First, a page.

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Hypothesizing the Green Synthesis of Tamoxifen Loaded Magnetic Nanoparticles for the Treatment of Breast Cancer

[ Vol. 24 , Issue. 5 ]


Neha Tyagi, Tanya Ralli, Asgar Ali and Kanchan Kohli*   Pages 537 - 546 ( 10 )


<P>Breast cancer is the second leading cause of death all over the world and is not only limited to females but also affects males. For estrogen receptor-positive breast cancer, tamoxifen has been considered the gold-line therapy for many decades. However, due to the side effects associated with the use of tamoxifen, its use is only limited to individuals in high-risk groups and limits its clinical application to moderate and/or lower-risk groups. Thus, there is a necessity to decrease the dose of tamoxifen, which can be achieved by targeting the drug to breast cancer cells and limiting its absorption to other body parts. <P> Artificial antioxidants used in the formulation preparation are assumed to upsurge the risk of cancer and liver damage in humans. The need of the hour is to explore bioefficient antioxidants from natural plant sources as they are safer and additionally possess antiviral, anti-inflammatory, and anticancer properties. <P> The objective of this hypothesis is to prepare tamoxifen-loaded PEGylated NiO nanoparticles using green chemistry, tumbling the toxic effects of the conventional method of synthesis for targeted delivery to breast cancer cells. <P> The significance of the work is to hypothesize a green method for the synthesis of NiO nanoparticles that are eco-friendly, cost-effective, decrease multidrug resistance, and can be used for targeted therapy. Garlic extract contains an organosulfur compound (Allicin) which has drug-metabolizing, anti-oxidant, and tumour growth inhibition effects. In breast cancer, allicin sensitizes estrogen receptors, increasing the anticancer efficacy of tamoxifen and reducing offsite toxicity. Thus, this garlic extract would act as a reducing agent and a capping agent. The use of nickel salt can help in targeted delivery to breast cancer cells and, in turn, reduces drug toxicity in different organs. <P> This novel strategy may aim for cancer management with less toxic agents acting as an apt therapeutic modality.</P>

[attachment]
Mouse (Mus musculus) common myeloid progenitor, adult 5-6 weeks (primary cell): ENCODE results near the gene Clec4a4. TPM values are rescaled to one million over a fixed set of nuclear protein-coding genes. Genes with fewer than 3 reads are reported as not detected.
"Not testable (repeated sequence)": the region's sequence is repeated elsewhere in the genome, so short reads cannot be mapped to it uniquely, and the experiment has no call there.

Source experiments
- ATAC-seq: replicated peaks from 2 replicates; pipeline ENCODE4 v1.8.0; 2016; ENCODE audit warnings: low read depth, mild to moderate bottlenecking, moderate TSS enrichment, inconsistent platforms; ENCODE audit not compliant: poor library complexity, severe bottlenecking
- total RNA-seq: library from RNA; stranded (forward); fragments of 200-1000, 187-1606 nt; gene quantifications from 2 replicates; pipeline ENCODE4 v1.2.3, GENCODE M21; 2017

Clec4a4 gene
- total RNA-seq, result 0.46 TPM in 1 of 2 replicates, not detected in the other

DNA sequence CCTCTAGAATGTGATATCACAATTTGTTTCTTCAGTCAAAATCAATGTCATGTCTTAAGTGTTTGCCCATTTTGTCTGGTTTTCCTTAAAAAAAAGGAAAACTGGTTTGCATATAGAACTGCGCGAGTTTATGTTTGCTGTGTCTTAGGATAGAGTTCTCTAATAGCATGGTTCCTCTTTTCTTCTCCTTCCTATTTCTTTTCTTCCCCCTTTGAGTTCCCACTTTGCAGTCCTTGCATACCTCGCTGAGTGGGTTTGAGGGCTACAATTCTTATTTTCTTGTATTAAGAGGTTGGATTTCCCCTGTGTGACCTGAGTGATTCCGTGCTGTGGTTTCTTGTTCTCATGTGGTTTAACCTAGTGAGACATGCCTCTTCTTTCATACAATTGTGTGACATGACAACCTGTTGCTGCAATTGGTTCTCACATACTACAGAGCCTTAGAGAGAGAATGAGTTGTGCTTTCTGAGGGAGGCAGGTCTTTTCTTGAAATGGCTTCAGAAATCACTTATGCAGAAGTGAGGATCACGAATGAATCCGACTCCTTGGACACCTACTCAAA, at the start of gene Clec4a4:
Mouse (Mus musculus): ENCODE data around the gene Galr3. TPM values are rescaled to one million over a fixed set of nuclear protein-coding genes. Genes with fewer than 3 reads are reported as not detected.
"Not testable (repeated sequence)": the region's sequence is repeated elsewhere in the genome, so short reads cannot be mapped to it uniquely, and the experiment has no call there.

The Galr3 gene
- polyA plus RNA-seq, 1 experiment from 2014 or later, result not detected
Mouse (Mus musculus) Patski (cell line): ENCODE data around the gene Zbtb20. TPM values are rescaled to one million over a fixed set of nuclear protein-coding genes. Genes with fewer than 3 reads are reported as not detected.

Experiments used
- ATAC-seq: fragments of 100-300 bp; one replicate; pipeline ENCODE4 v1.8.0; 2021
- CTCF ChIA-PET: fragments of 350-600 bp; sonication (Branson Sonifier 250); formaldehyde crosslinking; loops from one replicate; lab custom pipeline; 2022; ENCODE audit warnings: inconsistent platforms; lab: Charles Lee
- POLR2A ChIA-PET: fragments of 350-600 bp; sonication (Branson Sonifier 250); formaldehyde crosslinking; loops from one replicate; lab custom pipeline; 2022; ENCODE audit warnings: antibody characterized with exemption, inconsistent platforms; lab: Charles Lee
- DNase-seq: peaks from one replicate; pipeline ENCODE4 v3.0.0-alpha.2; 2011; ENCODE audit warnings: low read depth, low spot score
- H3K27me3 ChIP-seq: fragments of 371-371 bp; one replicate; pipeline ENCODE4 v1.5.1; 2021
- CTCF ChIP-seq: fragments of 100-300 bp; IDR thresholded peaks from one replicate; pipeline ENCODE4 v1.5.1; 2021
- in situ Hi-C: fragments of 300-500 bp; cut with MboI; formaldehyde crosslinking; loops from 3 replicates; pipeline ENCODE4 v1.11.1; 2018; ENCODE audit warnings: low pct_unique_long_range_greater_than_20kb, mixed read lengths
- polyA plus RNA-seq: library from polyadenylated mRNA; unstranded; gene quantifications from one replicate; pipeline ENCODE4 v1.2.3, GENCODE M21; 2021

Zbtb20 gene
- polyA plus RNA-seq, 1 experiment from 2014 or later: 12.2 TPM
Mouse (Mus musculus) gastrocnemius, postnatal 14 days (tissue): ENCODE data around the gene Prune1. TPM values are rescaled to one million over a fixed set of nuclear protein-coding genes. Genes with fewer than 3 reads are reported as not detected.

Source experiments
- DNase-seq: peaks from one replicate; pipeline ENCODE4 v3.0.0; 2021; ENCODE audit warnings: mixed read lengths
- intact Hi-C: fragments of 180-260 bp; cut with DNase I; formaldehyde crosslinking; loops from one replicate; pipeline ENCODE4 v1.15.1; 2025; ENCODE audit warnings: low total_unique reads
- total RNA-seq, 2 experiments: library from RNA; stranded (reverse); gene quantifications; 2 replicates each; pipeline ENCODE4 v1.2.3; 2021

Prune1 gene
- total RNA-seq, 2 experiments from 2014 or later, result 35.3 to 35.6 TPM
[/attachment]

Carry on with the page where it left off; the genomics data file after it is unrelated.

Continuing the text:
Breast cancer, green nanotechnology, tamoxifen, magnetic metallic nanoparticles, anti-oxidant, targeted therapy.


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